discharge at freezeup were significantly different
Aroostook River include the Tinker Dam pool in
or more unsteady, or, to a lesser degree, if the
Fort Fairfield, the flat, braided reach in
weather were either milder or more severe. We
Crouseville, the vicinity of the USGS Washburn
feel that these variations, however, would not be
gage, and above Donnelly Island in Wade.
All the major jamming sites on both rivers
were found to be at transitions from a steeper to
a milder river slope. These are classic ice jam-
Although the 199192 documented breakup
ming locations. The river simply has insufficient
was relatively mild and uneventful, we feel the
energy to transport the ice through these sites so
timing of the running and jamming of the vari-
that the ice slows or stops and begins to jam. A
ous ice reaches to be typical. Another winter of
jam will remain stable for a longer period at
observations and measurements is required to
those sites where flow cross section is large and,
therefore, flow velocities are low.
We identified three general ice reaches during
breakup within the study area on the St. John
River. In each reach, the breakup process is ini-
tially independent of the events in the other
Our review of past ice jams and the field ob-
reaches. The first reach is from Grand Falls, New
servations carried out during the 199192 winter
Brunswick, to Fort Kent or about 60 miles, the
season showed us that the ice jams on the St.
second is from near the St. John town line to the
John River and the Aroostook River are breakup
Big Black River confluence area (50 miles), and
jams. Ice jam flooding, therefore, can be alleviat-
the third covers the remaining upper reaches, up
ed in the St. John River basin by controlling ice
to the Northwest Branch, 53 miles upstream from
runs during breakup. The engineering methods
the Big Black River.
that are available to do this can be divided into
The St. John River reach from the base of Big
four main categories: ice-control structures,
Rapids in Dickey to the confluence with the Alla-
channel modifications, operational techniques
gash River sustains yearly ice jams. The severity
and early warning systems. Depending on loca-
of these jams mostly depends on how quickly the
tion and ice conditions, these methods can be
breakup takes place. The combination of rapid
used alone or in combination.
breakup and an earlier ice jam remaining in place
at Dickey caused a record flood on 9 April 1991.
The 1991 and 1992 breakups were close to the ex-
The general purpose of an Ice-Control Struc-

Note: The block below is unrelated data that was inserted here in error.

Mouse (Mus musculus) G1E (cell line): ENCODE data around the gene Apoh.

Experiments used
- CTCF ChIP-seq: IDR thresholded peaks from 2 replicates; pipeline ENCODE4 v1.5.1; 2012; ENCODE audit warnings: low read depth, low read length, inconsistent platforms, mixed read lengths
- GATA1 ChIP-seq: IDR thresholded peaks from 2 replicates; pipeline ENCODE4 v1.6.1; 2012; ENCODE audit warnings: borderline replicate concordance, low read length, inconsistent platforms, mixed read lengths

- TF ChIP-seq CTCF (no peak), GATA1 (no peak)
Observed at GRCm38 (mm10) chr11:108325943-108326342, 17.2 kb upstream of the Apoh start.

treme. A fast stage rise combined with relatively
ture (ICS) is to contain or delay ice runs until the
competent ice during a runoff event results in
ice-carrying capacity of the river downstream of
early ice runs, as happened in 1991. In 1992, how-
the ICS is sufficient to avoid ice jamming and re-
ever, the slow melt and rotting prior to breakup
sulting flooding at critical downstream loca-
provided for an easy ice-out and no flooding.
tions. An ICS can be located at an existing jam
More than 50% of the ice had melted in place be-
site or could create new jam sites at locations
fore any of the ice runs in 1992.
when no adverse effects will ensue. Ice-control
The reach above the ledge outcrops near the
structures include the following.
St. John and Fort Kent line and the Grand Falls
Dam pool are other major jam sites. Small, inter-
Weirs or small dams
mediate jams also occur in other reaches. The
Approximately 6 to 8 ft high, weirs either sta-
major jamming areas in the upper river include
bilize a naturally forming ice sheet or create a
the Big Black River confluence, PriestlyDead-
low velocity pool where an ice sheet will form.
water, Seven Islands and the confluence area of
They also provide a local storage area to tempo-
the Northwest and Southwest branches.
rarily hold incoming brash ice during an up-
The Aroostook River also has three major ice
stream breakup. They can be equipped with ice-
reaches that act independently of each other. One
holding piers to enhance their ice-holding capac-
reach extends about 12 miles from below the Car-
ity, and with bascule gates to allow recreational
ibou dam to Fort Fairfield, another from above
navigation during the ice free seasons. Examples
the dam to the Village of Crouseville in Wash-
are the ICS on the Oil Creek, near Oil City,
burn or about 20 miles, and the third reach ex-
Pennsylvania, and a proposed ICS for Cazen-
tends upstream from Crouseville.
ovia Creek, near Buffalo, New York (Fig. 6).
The major ice jam flooding reaches on the